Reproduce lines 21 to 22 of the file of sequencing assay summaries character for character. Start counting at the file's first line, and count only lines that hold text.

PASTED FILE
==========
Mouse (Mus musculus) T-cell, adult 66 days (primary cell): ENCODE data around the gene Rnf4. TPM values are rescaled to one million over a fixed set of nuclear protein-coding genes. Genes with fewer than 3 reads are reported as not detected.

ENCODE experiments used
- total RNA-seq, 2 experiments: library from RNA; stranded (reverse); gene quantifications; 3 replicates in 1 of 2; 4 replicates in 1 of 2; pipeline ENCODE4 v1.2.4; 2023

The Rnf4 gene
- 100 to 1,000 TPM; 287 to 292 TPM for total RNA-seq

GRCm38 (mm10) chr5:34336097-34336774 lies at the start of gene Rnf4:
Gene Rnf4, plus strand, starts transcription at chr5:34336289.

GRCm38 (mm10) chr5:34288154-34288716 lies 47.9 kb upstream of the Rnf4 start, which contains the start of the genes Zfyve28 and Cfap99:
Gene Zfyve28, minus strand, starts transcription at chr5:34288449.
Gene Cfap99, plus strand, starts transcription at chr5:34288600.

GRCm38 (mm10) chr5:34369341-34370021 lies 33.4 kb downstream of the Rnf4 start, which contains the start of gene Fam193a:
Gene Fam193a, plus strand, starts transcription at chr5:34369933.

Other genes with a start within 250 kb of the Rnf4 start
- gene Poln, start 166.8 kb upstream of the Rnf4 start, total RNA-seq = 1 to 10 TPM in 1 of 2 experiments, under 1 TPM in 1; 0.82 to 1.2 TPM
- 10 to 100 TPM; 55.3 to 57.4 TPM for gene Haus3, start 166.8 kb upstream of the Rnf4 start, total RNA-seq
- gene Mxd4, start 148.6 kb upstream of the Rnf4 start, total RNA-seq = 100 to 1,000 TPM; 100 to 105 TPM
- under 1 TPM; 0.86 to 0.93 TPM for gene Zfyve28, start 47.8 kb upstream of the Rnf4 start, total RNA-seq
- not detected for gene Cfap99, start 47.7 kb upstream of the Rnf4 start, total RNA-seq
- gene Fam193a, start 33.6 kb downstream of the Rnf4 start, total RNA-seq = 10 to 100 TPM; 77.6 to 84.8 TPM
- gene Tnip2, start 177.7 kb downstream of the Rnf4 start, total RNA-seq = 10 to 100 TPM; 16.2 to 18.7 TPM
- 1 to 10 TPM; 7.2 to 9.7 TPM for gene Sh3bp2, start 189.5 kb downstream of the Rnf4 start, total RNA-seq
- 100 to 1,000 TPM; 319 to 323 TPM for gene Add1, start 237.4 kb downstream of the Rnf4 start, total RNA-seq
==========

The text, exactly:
- 1 to 10 TPM; 7.2 to 9.7 TPM for gene Sh3bp2, start 189.5 kb downstream of the Rnf4 start, total RNA-seq
- 100 to 1,000 TPM; 319 to 323 TPM for gene Add1, start 237.4 kb downstream of the Rnf4 start, total RNA-seq